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28 Possible Causes for Lead Encephalopathy, Sagittal Sinus Thrombosis, Tachypnea

  • Traumatic Brain Injury

    However, it is thought that multiple concussions may lead to chronic traumatic encephalopathy, which results in severe brain dysfunction.[merckmanuals.com] However, it is thought that multiple concussions may lead to chronic traumatic encephalopathy , which results in severe brain dysfunction.[merckmanuals.com]

  • Subarachnoid Hemorrhage

    […] to pial vessel rupture, 7 intracranial vertebral artery dissection, 8 Moyamoya disease, 9 posterior reversible encephalopathy syndrome, 10 and postpartum angiopathy, which[anesthesiology.pubs.asahq.org] […] with recanalization of the cortical vein but a patent superior sagittal sinus.[ncbi.nlm.nih.gov] […] and include ruptured saccular 1 – 4 and mycotic 5 aneurysms, ruptured arteriovenous malformations, 3, 4 intracranial venous thrombosis, 6 pregnancy-induced hypertension leading[anesthesiology.pubs.asahq.org]

  • Brain Neoplasm

    It manifests as a form of paroxysmal hypertension, fever, tachycardia, tachypnea, pupillary dilation, agitation and extensor posturing after traumatic brain injury, hydrocephalus[ncbi.nlm.nih.gov]

  • Encephalitis

    MRI can also exclude lesions that mimic viral encephalitis (eg, brain abscess, sagittal sinus thrombosis).[merckmanuals.com]

  • Subdural Hematoma

    […] vein and sigmoid sinus.[ncbi.nlm.nih.gov] MR venography revealed multiple irregularities in the superior sagittal sinus and left transverse sinus.[ncbi.nlm.nih.gov] Brain magnetic resonance imaging (MRI), performed at the time of admission, demonstrated left-sided tentorial SDH, and focal cerebral thrombosis of the left superficial sylvian[ncbi.nlm.nih.gov]

  • Brain Abscess

    No cardiac or extracardiac murmurs were present, and there was no tachypnea or complaint of dyspnea.[jcm.asm.org]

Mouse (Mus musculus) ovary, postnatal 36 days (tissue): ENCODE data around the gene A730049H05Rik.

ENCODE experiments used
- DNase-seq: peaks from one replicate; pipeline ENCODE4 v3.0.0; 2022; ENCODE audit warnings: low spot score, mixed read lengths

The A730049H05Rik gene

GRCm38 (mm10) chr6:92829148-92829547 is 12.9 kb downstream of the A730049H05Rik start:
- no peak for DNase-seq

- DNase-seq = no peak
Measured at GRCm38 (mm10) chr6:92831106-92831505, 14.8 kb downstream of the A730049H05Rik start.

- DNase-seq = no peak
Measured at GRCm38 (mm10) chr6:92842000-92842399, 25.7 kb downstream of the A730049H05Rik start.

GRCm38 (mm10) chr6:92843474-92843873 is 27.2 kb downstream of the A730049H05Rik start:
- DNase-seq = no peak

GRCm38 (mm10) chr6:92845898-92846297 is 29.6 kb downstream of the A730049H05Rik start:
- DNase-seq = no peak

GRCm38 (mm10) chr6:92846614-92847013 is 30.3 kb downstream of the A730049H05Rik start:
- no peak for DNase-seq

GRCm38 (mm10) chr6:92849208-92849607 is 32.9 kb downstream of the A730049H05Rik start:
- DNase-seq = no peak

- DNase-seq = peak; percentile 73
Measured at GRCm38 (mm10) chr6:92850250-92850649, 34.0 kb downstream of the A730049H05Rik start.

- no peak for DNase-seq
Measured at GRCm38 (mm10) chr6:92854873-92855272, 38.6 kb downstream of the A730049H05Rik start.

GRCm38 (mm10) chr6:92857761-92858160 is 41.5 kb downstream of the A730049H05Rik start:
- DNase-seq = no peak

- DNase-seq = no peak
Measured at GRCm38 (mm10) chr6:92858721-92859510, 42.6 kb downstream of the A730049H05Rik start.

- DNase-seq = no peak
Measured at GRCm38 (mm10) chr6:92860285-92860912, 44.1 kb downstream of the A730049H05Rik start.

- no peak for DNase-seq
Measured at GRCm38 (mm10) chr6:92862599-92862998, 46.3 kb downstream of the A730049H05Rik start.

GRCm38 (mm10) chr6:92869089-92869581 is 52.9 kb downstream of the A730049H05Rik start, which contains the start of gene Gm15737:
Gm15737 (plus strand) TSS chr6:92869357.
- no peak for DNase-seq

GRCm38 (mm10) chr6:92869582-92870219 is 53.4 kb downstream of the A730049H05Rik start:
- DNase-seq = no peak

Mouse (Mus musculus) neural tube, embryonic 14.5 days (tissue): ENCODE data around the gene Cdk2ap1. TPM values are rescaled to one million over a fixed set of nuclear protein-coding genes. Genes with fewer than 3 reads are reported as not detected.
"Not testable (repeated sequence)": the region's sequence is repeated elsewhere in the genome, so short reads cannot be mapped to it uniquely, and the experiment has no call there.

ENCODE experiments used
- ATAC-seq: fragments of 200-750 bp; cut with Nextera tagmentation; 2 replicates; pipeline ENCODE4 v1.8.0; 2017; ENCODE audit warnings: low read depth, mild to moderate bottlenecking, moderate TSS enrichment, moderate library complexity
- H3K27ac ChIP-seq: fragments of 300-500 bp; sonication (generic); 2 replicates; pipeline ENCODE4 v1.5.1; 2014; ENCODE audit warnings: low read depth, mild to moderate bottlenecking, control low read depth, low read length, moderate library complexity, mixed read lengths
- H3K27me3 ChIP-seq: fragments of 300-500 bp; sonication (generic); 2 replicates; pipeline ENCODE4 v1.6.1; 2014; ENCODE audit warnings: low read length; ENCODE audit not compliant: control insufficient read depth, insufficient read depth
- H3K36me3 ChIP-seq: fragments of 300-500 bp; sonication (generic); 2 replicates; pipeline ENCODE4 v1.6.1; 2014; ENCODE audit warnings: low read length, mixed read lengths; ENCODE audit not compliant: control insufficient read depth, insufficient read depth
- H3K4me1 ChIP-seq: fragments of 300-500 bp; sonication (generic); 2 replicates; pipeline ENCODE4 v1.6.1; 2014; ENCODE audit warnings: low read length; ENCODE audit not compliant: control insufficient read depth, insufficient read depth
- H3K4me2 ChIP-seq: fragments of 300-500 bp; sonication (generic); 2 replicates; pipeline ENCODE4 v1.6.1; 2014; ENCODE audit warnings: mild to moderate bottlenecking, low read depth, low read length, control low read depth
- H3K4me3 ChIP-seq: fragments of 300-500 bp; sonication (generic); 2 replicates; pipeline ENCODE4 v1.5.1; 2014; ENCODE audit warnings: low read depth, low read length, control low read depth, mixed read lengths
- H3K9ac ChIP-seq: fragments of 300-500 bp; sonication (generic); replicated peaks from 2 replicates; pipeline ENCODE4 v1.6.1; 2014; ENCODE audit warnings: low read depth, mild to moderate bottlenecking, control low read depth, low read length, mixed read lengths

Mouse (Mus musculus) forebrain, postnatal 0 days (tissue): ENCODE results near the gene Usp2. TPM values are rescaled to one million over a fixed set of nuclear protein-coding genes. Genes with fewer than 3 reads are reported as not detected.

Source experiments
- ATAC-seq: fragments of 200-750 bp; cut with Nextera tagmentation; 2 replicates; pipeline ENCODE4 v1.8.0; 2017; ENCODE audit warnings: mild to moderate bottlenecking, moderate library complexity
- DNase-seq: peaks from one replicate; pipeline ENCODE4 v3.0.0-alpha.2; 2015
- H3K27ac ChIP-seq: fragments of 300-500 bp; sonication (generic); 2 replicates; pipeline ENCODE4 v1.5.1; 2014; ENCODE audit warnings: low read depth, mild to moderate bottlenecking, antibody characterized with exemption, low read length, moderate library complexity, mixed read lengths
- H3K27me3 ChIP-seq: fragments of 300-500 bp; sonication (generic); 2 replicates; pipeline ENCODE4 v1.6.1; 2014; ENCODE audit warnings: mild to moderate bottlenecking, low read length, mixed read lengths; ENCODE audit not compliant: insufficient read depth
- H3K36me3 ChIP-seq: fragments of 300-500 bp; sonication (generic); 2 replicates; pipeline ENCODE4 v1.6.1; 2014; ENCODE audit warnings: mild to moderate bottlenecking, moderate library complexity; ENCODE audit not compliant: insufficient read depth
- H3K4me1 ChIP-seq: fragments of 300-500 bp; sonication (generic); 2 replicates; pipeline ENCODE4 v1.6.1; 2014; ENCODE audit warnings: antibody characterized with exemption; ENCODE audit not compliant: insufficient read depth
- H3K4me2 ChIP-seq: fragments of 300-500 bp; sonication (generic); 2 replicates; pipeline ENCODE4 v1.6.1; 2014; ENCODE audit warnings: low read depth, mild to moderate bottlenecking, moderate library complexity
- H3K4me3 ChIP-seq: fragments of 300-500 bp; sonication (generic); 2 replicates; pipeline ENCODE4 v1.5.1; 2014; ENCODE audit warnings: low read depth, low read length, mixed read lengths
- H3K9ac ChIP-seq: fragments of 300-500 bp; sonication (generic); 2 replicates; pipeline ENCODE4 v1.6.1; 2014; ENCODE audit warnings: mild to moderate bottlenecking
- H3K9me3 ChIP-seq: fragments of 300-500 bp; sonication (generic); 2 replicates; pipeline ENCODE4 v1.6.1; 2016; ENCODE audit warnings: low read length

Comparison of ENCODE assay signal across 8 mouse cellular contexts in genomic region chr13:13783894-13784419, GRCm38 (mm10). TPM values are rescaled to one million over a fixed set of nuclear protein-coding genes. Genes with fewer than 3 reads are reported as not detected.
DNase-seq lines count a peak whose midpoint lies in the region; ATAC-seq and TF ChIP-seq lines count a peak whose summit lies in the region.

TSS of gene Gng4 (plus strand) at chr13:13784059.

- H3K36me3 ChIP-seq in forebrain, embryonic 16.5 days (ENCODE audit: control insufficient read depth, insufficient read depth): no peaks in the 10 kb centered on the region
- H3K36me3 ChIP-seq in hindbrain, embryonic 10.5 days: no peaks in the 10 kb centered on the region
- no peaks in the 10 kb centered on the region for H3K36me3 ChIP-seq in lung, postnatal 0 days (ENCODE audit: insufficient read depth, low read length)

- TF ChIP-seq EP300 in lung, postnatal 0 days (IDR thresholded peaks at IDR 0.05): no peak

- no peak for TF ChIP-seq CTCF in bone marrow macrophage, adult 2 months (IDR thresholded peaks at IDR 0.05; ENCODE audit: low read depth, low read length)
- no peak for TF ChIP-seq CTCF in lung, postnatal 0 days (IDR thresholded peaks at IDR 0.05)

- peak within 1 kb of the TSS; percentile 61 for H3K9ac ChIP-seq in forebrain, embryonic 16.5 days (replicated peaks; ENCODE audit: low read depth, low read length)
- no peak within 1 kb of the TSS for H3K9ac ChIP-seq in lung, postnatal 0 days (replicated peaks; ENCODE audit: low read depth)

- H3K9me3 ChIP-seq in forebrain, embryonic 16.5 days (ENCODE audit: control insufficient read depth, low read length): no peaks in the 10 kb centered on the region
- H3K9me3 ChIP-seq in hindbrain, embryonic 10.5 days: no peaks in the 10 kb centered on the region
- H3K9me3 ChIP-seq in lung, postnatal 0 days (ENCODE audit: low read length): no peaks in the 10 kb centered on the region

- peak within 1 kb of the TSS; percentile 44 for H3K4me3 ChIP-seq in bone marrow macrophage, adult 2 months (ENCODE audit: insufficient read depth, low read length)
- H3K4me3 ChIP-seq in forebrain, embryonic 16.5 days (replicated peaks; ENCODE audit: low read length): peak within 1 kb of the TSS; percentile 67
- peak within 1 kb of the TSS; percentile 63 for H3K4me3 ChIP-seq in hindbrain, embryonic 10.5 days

• Stroke

    The patient also is monitored for indications of systemic bleeding (tachycardia, tachypnea, hypotension or acute hypertension, rapid mental status deterioration, severe headache[medical-dictionary.thefreedictionary.com] AIDS, preterm birth, malaria, neonatal encephalopathy, and congenital causes ( figure 12 ).[ncbi.nlm.nih.gov] Superior sagittal sinus and cerebral cortical venous thrombosis caused by congenital protein C deficiency: case report. Neurol Med Chir. 2000 ; 40 : 645–649.[doi.org]

  • Gram-Negative Septicaemia

    Fever, chills, tachycardia (rapid heart beat), and tachypnea (rapid respirations) are common acute symptoms of septicemia.[healthcentral.com] A decreased ability to excrete toxins such as ammonia can lead to encephalopathy (Nesseler et al., 2012).[atrainceu.com] sinus thrombosis, and hydrocephalus.[patient.info]

  • Septic Shock

    […] frequently caused by gram negative bacteria, although some cases have been caused by other bacteria, viruses, fungi, and protozoa; characterized by fever, chills, tachycardia, tachypnea[icd9data.com] Worlwide in 2013, 2.6 million neonates younger than 1 month died, with the most prevalent causes being neonatal encephalopathy, neonatal sepsis, congenital anomalies, and[emedicine.medscape.com] Streptococci, anaerobes, and (occasionally) fungi are also seen in cavernous sinus thrombosis. [19, 20] Organisms responsible for superior sagittal sinus thromboses include[emedicine.medscape.com]

  • Puerperium

    Emotion is manifested through defense mechanisms to relieve anxiety, via responses like crying, despair, or angst; these responses produce effects like tachycardia, tachypnea[colombiamedica.univalle.edu.co] The main risk is acute hyperammoniemic encephalopathy, leading to psychosis, coma and even death if not diagnosed promptly and treated appropriately.[ncbi.nlm.nih.gov] In this report we describe an uncomplicated pregnancy and puerperium in a 34 year old patient who had a previous puerperal superior sagittal sinus thrombosis.[ncbi.nlm.nih.gov]

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